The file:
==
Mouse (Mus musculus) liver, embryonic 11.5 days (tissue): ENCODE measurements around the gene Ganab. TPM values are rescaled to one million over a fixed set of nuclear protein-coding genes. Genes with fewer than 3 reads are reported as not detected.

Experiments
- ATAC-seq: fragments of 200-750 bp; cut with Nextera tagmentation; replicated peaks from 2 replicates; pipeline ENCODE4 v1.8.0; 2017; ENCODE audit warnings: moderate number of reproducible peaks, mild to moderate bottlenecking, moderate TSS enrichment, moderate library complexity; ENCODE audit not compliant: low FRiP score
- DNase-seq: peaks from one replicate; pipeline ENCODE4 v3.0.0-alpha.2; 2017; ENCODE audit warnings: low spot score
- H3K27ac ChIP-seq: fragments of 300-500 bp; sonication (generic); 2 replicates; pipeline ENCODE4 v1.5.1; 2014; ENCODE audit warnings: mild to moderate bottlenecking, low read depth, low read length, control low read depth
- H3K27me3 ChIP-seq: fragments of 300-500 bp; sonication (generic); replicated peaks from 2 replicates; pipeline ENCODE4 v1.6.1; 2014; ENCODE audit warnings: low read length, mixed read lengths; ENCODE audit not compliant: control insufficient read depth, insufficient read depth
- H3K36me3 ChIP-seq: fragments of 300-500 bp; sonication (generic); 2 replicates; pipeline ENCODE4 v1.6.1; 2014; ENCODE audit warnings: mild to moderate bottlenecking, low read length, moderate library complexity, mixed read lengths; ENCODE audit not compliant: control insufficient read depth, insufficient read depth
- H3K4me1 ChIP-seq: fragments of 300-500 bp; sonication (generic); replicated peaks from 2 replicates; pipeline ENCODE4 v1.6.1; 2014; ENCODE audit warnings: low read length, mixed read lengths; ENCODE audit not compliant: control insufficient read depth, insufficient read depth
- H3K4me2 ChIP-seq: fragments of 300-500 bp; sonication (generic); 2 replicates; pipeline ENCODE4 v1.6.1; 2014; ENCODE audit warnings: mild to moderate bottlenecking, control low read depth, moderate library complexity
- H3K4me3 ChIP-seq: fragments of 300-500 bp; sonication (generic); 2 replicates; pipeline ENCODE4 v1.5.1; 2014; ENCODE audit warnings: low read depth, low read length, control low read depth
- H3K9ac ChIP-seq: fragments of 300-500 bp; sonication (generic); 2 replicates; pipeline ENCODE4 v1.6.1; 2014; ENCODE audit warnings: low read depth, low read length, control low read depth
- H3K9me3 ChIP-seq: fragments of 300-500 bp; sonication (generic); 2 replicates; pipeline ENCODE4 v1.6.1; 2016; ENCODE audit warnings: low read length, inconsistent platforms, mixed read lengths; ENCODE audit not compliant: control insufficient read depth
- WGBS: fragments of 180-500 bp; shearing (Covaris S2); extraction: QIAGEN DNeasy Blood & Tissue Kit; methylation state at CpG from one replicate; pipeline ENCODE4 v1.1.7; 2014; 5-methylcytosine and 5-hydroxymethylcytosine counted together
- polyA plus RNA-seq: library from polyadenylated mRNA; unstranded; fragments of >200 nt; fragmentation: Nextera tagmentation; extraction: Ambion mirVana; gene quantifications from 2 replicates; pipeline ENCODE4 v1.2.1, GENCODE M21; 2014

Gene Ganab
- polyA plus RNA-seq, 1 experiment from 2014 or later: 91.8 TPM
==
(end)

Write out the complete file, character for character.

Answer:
Mouse (Mus musculus) liver, embryonic 11.5 days (tissue): ENCODE measurements around the gene Ganab. TPM values are rescaled to one million over a fixed set of nuclear protein-coding genes. Genes with fewer than 3 reads are reported as not detected.

Experiments
- ATAC-seq: fragments of 200-750 bp; cut with Nextera tagmentation; replicated peaks from 2 replicates; pipeline ENCODE4 v1.8.0; 2017; ENCODE audit warnings: moderate number of reproducible peaks, mild to moderate bottlenecking, moderate TSS enrichment, moderate library complexity; ENCODE audit not compliant: low FRiP score
- DNase-seq: peaks from one replicate; pipeline ENCODE4 v3.0.0-alpha.2; 2017; ENCODE audit warnings: low spot score
- H3K27ac ChIP-seq: fragments of 300-500 bp; sonication (generic); 2 replicates; pipeline ENCODE4 v1.5.1; 2014; ENCODE audit warnings: mild to moderate bottlenecking, low read depth, low read length, control low read depth
- H3K27me3 ChIP-seq: fragments of 300-500 bp; sonication (generic); replicated peaks from 2 replicates; pipeline ENCODE4 v1.6.1; 2014; ENCODE audit warnings: low read length, mixed read lengths; ENCODE audit not compliant: control insufficient read depth, insufficient read depth
- H3K36me3 ChIP-seq: fragments of 300-500 bp; sonication (generic); 2 replicates; pipeline ENCODE4 v1.6.1; 2014; ENCODE audit warnings: mild to moderate bottlenecking, low read length, moderate library complexity, mixed read lengths; ENCODE audit not compliant: control insufficient read depth, insufficient read depth
- H3K4me1 ChIP-seq: fragments of 300-500 bp; sonication (generic); replicated peaks from 2 replicates; pipeline ENCODE4 v1.6.1; 2014; ENCODE audit warnings: low read length, mixed read lengths; ENCODE audit not compliant: control insufficient read depth, insufficient read depth
- H3K4me2 ChIP-seq: fragments of 300-500 bp; sonication (generic); 2 replicates; pipeline ENCODE4 v1.6.1; 2014; ENCODE audit warnings: mild to moderate bottlenecking, control low read depth, moderate library complexity
- H3K4me3 ChIP-seq: fragments of 300-500 bp; sonication (generic); 2 replicates; pipeline ENCODE4 v1.5.1; 2014; ENCODE audit warnings: low read depth, low read length, control low read depth
- H3K9ac ChIP-seq: fragments of 300-500 bp; sonication (generic); 2 replicates; pipeline ENCODE4 v1.6.1; 2014; ENCODE audit warnings: low read depth, low read length, control low read depth
- H3K9me3 ChIP-seq: fragments of 300-500 bp; sonication (generic); 2 replicates; pipeline ENCODE4 v1.6.1; 2016; ENCODE audit warnings: low read length, inconsistent platforms, mixed read lengths; ENCODE audit not compliant: control insufficient read depth
- WGBS: fragments of 180-500 bp; shearing (Covaris S2); extraction: QIAGEN DNeasy Blood & Tissue Kit; methylation state at CpG from one replicate; pipeline ENCODE4 v1.1.7; 2014; 5-methylcytosine and 5-hydroxymethylcytosine counted together
- polyA plus RNA-seq: library from polyadenylated mRNA; unstranded; fragments of >200 nt; fragmentation: Nextera tagmentation; extraction: Ambion mirVana; gene quantifications from 2 replicates; pipeline ENCODE4 v1.2.1, GENCODE M21; 2014

Gene Ganab
- polyA plus RNA-seq, 1 experiment from 2014 or later: 91.8 TPM